Team Sweet and Sour wins Mac’s annual Iron Chef cook-off

This past Saturday, 29 students competed in Chinese Culture Club’s Iron Chef cook-off, preparing around 25 dishes in under two hours, with self-named team “Sweet and Sour” taking home the prize.

The competition, aimed at promoting cultural exchange through food culture, especially Chinese food, challenged teams of participating students to create dishes incorporating a secret ingredient: dried tofu.

“We actually debated the secret ingredient for a long time,” Chinese Culture Club co-event planner Zora Yezi Yang’16 said, “Last year we did cloud ear mushrooms and no one knew how to cook it so this year we wanted something familiar, but will still give us surprises.”

The competing teams of three to five students received fifty dollars to shop for groceries before the big event. The teams then gathered at the Smail Gallery to receive the secret ingredient before heading off to various kitchens around campus.

After around two hours of cooking, the teams met up again at the Gallery, presenting their dishes to the judges—a group of professors, students, and language lab instructors asked to participate by the CCC.

“I was so impressed by all the teams’ efforts to make so much food in so few hours,” Japanese professor and iron chef judge Ritsuko Narita said, “I think everyone [who participated] could open up their own Asian Café Mac.”

The dishes ranged from elaborate foods like Bai Chicken (while bai translates to “white” most commonly, the bai also refers to the hundred slices it takes to finely shred the chicken) to home-style cooking like egg and tomato scramble, a popular Chinese comfort food that three out of six teams put out.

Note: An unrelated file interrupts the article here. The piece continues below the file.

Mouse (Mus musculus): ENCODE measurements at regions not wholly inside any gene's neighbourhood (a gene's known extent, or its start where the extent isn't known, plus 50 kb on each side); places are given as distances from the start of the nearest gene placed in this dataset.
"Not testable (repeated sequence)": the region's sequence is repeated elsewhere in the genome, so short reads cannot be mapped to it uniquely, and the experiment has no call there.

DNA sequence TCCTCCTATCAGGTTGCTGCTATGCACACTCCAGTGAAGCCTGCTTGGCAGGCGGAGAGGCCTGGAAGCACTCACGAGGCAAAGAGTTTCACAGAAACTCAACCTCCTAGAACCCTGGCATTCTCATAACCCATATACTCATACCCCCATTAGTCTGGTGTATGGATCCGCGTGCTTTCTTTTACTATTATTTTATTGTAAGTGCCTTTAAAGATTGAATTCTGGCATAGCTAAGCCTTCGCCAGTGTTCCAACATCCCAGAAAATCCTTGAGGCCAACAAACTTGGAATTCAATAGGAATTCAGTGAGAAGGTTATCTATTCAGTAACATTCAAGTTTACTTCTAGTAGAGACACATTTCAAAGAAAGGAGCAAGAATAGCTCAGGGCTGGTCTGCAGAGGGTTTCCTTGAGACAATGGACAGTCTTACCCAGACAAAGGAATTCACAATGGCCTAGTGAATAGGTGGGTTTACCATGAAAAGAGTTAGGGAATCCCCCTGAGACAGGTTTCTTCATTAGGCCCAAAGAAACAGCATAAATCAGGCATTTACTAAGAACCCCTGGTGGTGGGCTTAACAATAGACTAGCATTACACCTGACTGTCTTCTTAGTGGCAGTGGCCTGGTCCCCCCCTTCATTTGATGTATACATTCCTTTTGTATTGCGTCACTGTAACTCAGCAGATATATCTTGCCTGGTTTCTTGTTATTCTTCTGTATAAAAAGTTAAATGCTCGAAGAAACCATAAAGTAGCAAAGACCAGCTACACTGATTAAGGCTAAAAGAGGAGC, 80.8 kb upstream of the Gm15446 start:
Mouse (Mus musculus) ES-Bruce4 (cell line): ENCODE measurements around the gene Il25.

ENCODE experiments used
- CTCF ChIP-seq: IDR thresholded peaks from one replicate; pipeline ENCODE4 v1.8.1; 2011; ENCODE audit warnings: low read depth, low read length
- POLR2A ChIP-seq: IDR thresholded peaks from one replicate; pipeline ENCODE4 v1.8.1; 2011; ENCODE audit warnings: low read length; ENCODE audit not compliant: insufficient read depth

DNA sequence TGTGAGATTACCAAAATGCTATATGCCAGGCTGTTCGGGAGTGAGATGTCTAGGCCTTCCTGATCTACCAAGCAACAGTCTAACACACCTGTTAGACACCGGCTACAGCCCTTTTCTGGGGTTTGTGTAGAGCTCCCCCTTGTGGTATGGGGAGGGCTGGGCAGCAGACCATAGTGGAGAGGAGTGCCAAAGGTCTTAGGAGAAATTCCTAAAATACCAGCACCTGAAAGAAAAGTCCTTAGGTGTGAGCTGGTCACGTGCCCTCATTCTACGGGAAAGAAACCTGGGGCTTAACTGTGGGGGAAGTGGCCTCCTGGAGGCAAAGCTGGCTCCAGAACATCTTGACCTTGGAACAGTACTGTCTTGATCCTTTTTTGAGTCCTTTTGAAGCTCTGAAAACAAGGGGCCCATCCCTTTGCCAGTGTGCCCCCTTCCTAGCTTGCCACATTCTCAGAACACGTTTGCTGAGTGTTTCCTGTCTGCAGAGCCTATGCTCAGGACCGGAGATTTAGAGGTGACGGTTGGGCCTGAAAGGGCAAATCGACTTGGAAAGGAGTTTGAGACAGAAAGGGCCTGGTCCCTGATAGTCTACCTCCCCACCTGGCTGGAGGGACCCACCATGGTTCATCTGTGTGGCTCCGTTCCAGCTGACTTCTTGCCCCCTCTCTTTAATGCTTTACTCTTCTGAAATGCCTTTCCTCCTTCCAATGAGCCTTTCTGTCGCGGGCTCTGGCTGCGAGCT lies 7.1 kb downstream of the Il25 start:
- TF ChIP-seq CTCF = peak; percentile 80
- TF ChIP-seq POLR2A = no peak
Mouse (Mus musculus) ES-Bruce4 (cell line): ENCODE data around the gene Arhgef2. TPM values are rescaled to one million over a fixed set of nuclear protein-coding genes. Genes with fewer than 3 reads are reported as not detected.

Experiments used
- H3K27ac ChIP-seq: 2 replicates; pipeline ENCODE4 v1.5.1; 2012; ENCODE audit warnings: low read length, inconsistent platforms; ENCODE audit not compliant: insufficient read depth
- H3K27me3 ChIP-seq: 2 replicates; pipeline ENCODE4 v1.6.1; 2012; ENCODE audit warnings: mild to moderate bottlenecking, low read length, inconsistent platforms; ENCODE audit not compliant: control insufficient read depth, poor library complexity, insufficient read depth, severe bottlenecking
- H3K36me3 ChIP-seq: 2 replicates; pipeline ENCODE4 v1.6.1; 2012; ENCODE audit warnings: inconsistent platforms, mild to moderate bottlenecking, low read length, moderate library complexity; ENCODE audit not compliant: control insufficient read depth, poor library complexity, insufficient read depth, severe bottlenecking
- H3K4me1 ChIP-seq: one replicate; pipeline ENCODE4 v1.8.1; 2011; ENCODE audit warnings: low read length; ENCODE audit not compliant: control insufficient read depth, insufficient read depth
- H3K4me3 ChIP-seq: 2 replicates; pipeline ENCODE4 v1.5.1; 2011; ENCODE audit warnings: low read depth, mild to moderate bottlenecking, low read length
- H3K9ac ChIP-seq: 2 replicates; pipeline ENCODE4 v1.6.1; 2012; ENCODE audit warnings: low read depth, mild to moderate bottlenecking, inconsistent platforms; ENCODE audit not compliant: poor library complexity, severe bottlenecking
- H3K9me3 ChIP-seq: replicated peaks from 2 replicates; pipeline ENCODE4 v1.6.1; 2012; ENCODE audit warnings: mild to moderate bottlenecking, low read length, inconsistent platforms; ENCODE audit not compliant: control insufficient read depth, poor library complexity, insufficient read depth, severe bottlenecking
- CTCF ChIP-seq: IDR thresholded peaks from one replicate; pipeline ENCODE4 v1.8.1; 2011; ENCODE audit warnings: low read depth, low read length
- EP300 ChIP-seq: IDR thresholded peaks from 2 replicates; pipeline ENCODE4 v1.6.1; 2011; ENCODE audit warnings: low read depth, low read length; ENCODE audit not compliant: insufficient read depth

Judges scored the food in categories such as taste, presentation, and relation to Chinese culture.

Scoring the highest in almost all the categories, iron chef team “Sweet and Sour,” who took their name from a text used in a Mac first year Chinese course, brought home the win.

“We went in just wanting to produce delicious foods that we find homey and comforting,” Sweet and Sour team member Annabelle Nichols’15 says, “and a few of the judges mentioned that our dishes reminded them of being home in China or their mom’s cooking, and that felt pretty great.”

The team put out a total of five dishes, earning special praise for their dumplings and scallion pancakes.

“It ended up being a lot of cooking,” Nichols says, “but I think that having a wider variety of dishes really helped us show off our cooking and take the win.”

Sweet and Sour’s team came into the competition as a slight underdog. While each group was only allowed to have two international Chinese students, Sweet and Sour had none.

The team also ran into some setbacks during cooking and presenting.

“The cooking time was a very stressful two hours in which we misplaced some critical ingredients a few times, but we pulled through,” Ashley Hung’16 says. “When we went to present our food to the judges, we [also] forgot one of our dishes that we had left in the oven to keep warm. A mad sprint back to the Chinese house ensued and it was well worth it.”

Each member of the winning team received a teacup, but for Hung, that wasn’t the most exciting reward.

“One thing that I am really excited about from winning Iron Chef is the glory and bragging rights,” she said, “I could have lived without the tea cup.”